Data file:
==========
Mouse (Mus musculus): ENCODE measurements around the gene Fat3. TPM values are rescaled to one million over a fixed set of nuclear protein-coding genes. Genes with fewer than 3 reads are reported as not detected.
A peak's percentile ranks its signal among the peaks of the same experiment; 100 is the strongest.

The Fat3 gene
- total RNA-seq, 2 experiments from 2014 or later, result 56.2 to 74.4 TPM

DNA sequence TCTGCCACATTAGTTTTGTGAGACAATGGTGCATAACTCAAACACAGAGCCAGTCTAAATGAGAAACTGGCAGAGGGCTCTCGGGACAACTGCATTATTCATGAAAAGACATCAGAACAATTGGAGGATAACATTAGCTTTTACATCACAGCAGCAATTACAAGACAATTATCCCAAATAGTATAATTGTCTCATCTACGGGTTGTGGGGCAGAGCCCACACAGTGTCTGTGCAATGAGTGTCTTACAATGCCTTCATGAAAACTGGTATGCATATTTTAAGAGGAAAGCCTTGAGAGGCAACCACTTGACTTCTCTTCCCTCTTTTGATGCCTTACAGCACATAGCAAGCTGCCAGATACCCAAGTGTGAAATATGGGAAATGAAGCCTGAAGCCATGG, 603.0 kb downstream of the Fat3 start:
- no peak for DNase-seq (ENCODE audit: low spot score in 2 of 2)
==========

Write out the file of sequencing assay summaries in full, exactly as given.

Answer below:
Mouse (Mus musculus): ENCODE measurements around the gene Fat3. TPM values are rescaled to one million over a fixed set of nuclear protein-coding genes. Genes with fewer than 3 reads are reported as not detected.
A peak's percentile ranks its signal among the peaks of the same experiment; 100 is the strongest.

The Fat3 gene
- total RNA-seq, 2 experiments from 2014 or later, result 56.2 to 74.4 TPM

DNA sequence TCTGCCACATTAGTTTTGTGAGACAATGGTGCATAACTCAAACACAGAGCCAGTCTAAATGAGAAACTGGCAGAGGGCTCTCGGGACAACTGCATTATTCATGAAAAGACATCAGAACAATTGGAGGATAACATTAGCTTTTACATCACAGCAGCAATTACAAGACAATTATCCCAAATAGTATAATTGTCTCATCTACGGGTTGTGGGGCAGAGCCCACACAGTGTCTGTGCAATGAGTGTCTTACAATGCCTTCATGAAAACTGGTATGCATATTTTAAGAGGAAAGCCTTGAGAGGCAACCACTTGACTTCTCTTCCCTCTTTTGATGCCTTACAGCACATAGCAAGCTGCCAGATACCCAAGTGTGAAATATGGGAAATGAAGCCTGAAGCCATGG, 603.0 kb downstream of the Fat3 start:
- no peak for DNase-seq (ENCODE audit: low spot score in 2 of 2)